If the above looks familiar, you’ve fallen victim to one of the most annoying little-known idiosyncrasies of online flight booking. After weeks of searching, watching the trend lines, monitoring the fare alerts, and comparing airlines and itineraries, you’re finally ready to buy, so you click “select” on your choice-of-flight, you click through to the site offering the fare, and you get this message: “the fare for that itinerary is no longer available.”
What you’re experiencing is fare-lag. Mike Cordelli, of Flyer Talk Forums, explains why:
[Third party ticket sites] don’t go out and get real time inventory when they return results. They may return a fare that is no longer available but was at one point. It would take too long if they went and actually confirmed each fare they were showing was actually available. So they show you what they think may be available or was at one point available, but only confirm that when you click through. Sometimes, that low fare is no longer available, so they can’t get it for you.
This explains why fares sometimes “vanish” while you’re sorting out the details like seat requests, and even why some “too good to be true” flights may be up for a few hours before travel sites refresh, but not the type of slop we’re seeing recently. The above fare was advertised on Orbitz for weeks, and is still up on the site as of this writing, even though multiple inquiries have confirmed it no longer exists.
In at least two other articles, I’ve lauded the virtues of Kayak, my favorite travel-site-aggregator. Kayak, unlike primary sites like Expedia, pulls results from multiple travel sites, so it saves you visiting them one-by-one. I still believe Kayak to be one of the most valuable tools at a smart-traveler’s disposal. Unfortunately, since it pulls results from other sites, it scoops up bad with good. If you’re trusting the front page completely to run your searches and fare alerts, and one of Kayak’s feeder sites is feeding it bad information, the results will be skewed.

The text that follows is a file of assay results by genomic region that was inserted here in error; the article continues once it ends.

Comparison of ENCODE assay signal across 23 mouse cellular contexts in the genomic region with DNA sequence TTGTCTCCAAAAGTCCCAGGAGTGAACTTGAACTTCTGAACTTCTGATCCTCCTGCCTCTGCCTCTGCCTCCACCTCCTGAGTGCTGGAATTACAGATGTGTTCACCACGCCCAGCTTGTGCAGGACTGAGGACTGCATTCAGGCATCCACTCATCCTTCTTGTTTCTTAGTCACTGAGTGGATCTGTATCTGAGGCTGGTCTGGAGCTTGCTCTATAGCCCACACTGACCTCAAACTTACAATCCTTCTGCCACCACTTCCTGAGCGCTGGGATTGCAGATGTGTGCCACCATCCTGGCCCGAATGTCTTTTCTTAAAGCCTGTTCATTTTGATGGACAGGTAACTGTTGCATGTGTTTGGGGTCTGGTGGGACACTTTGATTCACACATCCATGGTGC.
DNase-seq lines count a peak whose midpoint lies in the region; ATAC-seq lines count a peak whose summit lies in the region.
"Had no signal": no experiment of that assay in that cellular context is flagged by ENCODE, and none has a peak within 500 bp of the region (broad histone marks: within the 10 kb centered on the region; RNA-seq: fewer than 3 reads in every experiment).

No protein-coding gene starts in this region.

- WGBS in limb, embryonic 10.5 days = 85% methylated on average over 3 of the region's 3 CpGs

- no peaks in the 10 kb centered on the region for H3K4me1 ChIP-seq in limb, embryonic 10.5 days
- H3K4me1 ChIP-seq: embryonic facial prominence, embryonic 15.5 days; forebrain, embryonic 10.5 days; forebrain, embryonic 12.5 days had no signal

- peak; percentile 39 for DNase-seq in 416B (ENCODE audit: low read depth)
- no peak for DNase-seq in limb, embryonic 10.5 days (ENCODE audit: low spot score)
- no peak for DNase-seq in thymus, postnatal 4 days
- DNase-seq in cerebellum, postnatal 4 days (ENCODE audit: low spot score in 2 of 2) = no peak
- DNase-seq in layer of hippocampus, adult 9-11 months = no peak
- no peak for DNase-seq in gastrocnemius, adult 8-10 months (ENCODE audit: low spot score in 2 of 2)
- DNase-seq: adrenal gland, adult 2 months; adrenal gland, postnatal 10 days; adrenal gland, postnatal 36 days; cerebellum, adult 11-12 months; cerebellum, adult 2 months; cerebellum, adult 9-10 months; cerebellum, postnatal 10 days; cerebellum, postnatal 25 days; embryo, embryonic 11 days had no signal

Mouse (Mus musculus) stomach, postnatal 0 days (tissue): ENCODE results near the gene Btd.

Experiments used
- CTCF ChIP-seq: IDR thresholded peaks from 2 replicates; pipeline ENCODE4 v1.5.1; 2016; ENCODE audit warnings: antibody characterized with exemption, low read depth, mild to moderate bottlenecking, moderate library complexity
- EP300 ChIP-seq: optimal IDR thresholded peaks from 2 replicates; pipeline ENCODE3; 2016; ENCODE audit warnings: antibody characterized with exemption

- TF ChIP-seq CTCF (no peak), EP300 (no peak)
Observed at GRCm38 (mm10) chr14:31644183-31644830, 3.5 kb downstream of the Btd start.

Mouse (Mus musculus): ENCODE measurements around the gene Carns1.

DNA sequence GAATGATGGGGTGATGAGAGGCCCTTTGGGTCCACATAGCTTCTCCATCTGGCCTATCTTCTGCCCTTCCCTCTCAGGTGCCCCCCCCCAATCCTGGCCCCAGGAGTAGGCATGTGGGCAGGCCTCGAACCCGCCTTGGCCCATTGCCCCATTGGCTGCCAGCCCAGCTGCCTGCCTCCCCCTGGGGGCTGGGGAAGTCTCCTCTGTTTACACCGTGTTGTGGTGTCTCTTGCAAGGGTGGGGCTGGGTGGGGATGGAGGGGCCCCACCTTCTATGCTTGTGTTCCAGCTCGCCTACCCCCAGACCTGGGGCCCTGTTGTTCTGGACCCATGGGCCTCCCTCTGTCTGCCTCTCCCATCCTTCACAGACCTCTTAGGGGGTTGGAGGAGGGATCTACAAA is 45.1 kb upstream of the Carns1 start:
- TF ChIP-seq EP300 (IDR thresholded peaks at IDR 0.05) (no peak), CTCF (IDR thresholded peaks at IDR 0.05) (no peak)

Kayak could mitigate the potential harm by including a site-filter. You can already filter which airlines it displays, which times-of-day, and even how many stopovers in the itineraries. By including the ability to filter certain repeat-offender sites from search results and – better still – fare alerts, Kayak could set a high bar for the industry. (I’m going to tweet this at them, so we’ll see how much clout a fledgling, single-author travel blog carries;)
Until then, you’ll have to practice a higher degree of scrutiny than usual looking over search results. Here are two handy rules-of-thumb-
1. Look at the “spread”
When you’re looking at the “search results” page after running a fare search in Kayak, each itinerary has results from multiple feeder sites listed below it in blue.
Those results include the price listed on the airline’s proprietary site, as well as results from the major travel sites, including Kayak’s own third-party ticket-sales site. When the “spread” amongst the fares is “tight”, as above, it’s a good indication that the fare is legitimate. This is a useful method to scan an entire page of results without clicking into each one. When the spread is “wide”, as below, it’s time to be suspicious.
In this screenshot, you can see that Orbitz and Cheaptickets are showing one price, and Kayak and the airline itself are showing something very different. In these instances, especially if it’s a fare you’re watching, you’re going to have to click-through.
2. Click Through
Luckily the sites allow you to “select” a fare long before you have to buy it. When you’re doing your fare watching, and you’ve identified a fare that looks good, click “select” and follow the prompt to the primary site (in the above case, either Orbitz or Cheaptickets). Once on the primary site, click “select” again. If you get through to passenger info and seat selection, there’s a good chance the fare is legitimate. If you get a message like that at the top of the article, you know it’s probably a “faux” fare.
At least until the Kayak “cleans house”, looking at the spread and clicking through will have to serve as a workaround to prevent wasting time waiting on a vestigial fare.
Good luck, and happy hunting.